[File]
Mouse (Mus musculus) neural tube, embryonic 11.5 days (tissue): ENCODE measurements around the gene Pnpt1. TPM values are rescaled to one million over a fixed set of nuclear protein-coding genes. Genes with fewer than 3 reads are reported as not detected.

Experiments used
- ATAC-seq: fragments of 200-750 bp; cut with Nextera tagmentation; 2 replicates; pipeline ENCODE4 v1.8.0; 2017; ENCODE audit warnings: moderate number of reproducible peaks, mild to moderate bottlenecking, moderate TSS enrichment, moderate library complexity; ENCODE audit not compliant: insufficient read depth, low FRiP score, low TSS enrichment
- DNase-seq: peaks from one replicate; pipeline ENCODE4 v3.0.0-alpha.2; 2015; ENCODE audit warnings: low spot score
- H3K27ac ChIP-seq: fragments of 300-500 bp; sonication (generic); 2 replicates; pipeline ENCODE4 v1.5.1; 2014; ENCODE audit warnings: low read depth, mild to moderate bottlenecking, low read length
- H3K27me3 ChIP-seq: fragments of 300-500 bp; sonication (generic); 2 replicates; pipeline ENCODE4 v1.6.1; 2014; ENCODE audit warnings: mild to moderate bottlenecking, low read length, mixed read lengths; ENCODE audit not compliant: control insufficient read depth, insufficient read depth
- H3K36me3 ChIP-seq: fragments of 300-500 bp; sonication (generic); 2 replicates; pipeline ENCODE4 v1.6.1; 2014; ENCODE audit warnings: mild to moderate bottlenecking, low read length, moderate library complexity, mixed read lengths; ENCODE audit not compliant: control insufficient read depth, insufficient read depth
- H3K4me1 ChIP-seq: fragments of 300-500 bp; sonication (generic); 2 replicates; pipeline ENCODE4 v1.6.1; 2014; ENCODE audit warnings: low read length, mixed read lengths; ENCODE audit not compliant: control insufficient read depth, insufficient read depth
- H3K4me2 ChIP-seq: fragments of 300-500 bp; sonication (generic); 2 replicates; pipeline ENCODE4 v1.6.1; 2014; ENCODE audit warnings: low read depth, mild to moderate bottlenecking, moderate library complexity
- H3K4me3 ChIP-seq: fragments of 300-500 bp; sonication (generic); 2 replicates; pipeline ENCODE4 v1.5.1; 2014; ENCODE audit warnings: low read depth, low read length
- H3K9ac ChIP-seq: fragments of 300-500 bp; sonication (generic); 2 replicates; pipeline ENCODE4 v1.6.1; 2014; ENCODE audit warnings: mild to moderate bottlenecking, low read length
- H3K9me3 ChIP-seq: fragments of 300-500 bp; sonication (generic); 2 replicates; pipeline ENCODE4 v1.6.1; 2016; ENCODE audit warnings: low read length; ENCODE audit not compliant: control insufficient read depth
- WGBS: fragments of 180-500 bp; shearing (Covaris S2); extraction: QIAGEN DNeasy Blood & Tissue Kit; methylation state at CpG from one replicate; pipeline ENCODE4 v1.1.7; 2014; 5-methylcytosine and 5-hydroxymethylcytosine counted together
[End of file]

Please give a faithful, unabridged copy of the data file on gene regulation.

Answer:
Mouse (Mus musculus) neural tube, embryonic 11.5 days (tissue): ENCODE measurements around the gene Pnpt1. TPM values are rescaled to one million over a fixed set of nuclear protein-coding genes. Genes with fewer than 3 reads are reported as not detected.

Experiments used
- ATAC-seq: fragments of 200-750 bp; cut with Nextera tagmentation; 2 replicates; pipeline ENCODE4 v1.8.0; 2017; ENCODE audit warnings: moderate number of reproducible peaks, mild to moderate bottlenecking, moderate TSS enrichment, moderate library complexity; ENCODE audit not compliant: insufficient read depth, low FRiP score, low TSS enrichment
- DNase-seq: peaks from one replicate; pipeline ENCODE4 v3.0.0-alpha.2; 2015; ENCODE audit warnings: low spot score
- H3K27ac ChIP-seq: fragments of 300-500 bp; sonication (generic); 2 replicates; pipeline ENCODE4 v1.5.1; 2014; ENCODE audit warnings: low read depth, mild to moderate bottlenecking, low read length
- H3K27me3 ChIP-seq: fragments of 300-500 bp; sonication (generic); 2 replicates; pipeline ENCODE4 v1.6.1; 2014; ENCODE audit warnings: mild to moderate bottlenecking, low read length, mixed read lengths; ENCODE audit not compliant: control insufficient read depth, insufficient read depth
- H3K36me3 ChIP-seq: fragments of 300-500 bp; sonication (generic); 2 replicates; pipeline ENCODE4 v1.6.1; 2014; ENCODE audit warnings: mild to moderate bottlenecking, low read length, moderate library complexity, mixed read lengths; ENCODE audit not compliant: control insufficient read depth, insufficient read depth
- H3K4me1 ChIP-seq: fragments of 300-500 bp; sonication (generic); 2 replicates; pipeline ENCODE4 v1.6.1; 2014; ENCODE audit warnings: low read length, mixed read lengths; ENCODE audit not compliant: control insufficient read depth, insufficient read depth
- H3K4me2 ChIP-seq: fragments of 300-500 bp; sonication (generic); 2 replicates; pipeline ENCODE4 v1.6.1; 2014; ENCODE audit warnings: low read depth, mild to moderate bottlenecking, moderate library complexity
- H3K4me3 ChIP-seq: fragments of 300-500 bp; sonication (generic); 2 replicates; pipeline ENCODE4 v1.5.1; 2014; ENCODE audit warnings: low read depth, low read length
- H3K9ac ChIP-seq: fragments of 300-500 bp; sonication (generic); 2 replicates; pipeline ENCODE4 v1.6.1; 2014; ENCODE audit warnings: mild to moderate bottlenecking, low read length
- H3K9me3 ChIP-seq: fragments of 300-500 bp; sonication (generic); 2 replicates; pipeline ENCODE4 v1.6.1; 2016; ENCODE audit warnings: low read length; ENCODE audit not compliant: control insufficient read depth
- WGBS: fragments of 180-500 bp; shearing (Covaris S2); extraction: QIAGEN DNeasy Blood & Tissue Kit; methylation state at CpG from one replicate; pipeline ENCODE4 v1.1.7; 2014; 5-methylcytosine and 5-hydroxymethylcytosine counted together